Fashion bosses want to end 'anorexia chic'
20 April 2006, MADRID — Spanish fashion houses are to work with the government to move away from the so-called 'anorexia chic' in which smaller clothes sizes are seen as socially acceptable.
20 April 2006
MADRID — Spanish fashion houses are to work with the government to move away from the so-called 'anorexia chic' in which smaller clothes sizes are seen as socially acceptable.
Bosses from Inditex, which owns Zara and Massimo Dutti, and Mango, Corte Inglés and Cortefiel, met the health secretary Elena Salgado to try to promote more healthy and realistic sizes.
They want to try to move away from what is called the 'dictatorship of size 38' – meaning the size which is most often promoted in shop windows.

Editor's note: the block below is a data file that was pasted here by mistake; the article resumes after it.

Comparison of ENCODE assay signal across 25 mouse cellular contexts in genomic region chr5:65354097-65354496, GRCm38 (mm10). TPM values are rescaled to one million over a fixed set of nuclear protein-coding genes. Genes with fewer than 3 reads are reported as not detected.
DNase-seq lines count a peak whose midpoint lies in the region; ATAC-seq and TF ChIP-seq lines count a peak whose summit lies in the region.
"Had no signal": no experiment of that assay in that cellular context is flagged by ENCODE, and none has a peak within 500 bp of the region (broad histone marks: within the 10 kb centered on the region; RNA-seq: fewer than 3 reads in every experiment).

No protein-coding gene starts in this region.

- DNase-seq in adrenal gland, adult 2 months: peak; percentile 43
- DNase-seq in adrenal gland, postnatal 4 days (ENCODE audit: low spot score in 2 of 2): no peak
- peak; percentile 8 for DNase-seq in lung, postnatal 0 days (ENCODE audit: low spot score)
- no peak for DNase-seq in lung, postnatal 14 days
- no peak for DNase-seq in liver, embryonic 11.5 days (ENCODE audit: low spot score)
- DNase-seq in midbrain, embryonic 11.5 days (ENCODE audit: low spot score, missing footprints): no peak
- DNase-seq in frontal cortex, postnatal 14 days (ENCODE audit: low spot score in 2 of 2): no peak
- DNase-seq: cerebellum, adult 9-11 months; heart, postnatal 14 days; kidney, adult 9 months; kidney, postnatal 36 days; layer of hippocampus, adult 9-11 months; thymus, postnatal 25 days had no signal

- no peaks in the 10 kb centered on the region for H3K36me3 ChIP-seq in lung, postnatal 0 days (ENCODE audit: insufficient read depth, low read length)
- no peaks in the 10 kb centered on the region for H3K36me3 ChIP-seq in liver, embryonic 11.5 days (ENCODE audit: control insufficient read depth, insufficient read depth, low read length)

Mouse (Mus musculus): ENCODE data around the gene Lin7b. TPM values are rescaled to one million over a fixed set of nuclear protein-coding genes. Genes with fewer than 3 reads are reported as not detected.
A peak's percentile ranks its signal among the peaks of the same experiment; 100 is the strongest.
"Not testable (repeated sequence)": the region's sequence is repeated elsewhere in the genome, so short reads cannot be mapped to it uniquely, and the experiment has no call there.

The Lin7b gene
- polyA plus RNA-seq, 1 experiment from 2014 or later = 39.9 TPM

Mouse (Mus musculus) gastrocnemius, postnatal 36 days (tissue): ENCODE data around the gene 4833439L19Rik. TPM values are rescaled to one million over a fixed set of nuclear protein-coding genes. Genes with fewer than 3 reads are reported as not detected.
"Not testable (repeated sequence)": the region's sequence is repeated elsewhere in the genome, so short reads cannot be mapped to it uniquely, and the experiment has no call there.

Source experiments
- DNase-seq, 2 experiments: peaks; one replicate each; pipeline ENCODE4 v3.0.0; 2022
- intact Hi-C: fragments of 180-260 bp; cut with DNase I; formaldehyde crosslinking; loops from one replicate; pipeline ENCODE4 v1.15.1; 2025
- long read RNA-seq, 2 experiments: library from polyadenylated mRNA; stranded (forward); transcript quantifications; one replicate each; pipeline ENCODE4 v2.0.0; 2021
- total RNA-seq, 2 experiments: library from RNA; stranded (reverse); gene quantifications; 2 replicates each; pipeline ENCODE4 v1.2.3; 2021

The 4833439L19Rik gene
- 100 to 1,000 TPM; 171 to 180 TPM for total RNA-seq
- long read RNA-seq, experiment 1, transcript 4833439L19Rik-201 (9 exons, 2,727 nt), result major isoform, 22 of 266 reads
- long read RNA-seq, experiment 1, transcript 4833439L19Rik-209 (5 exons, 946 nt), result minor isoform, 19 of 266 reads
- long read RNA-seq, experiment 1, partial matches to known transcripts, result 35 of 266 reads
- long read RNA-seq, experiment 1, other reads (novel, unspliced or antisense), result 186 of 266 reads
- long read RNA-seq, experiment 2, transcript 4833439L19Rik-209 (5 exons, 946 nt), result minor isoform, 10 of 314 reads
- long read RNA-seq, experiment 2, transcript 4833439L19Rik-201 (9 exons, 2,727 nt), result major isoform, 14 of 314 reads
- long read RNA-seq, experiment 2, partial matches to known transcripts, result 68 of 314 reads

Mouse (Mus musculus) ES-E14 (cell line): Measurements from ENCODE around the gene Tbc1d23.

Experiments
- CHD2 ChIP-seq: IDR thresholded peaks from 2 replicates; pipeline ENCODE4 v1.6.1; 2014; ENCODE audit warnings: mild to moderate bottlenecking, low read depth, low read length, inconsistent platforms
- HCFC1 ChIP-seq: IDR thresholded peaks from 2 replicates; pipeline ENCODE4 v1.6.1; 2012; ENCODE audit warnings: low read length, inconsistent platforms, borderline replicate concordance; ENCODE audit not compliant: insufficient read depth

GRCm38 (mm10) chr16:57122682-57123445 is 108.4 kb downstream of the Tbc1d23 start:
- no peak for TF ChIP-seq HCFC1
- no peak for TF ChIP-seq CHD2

Salgado said this gives women and men the idea that clothes should be associated with "extreme thinness".
The move comes after groups which help people with anorexia and bulimia claimed last 40,000 people had been diagnosed with these conditions last year.
In Andalusia, clothes with size 36 and under are already banned from shop windows
In reality though, said Salgado, the average size of Spanish women was 40 or 42.
She said an investigation is to be launched into the female population over the age of 12 in order to discover the depth of the problem.
Fashion house chiefs have supported the plan.
Salgado said another problem which the study hoped to tackle was the lack of uniformity in clothe sizes.
She said there was no European Union nor Spanish norm which forced different companies to have the same sizes.
Often this caused customers problems, Salgado said.
[Copyright EFE with Expatica]
Subject: Spanish news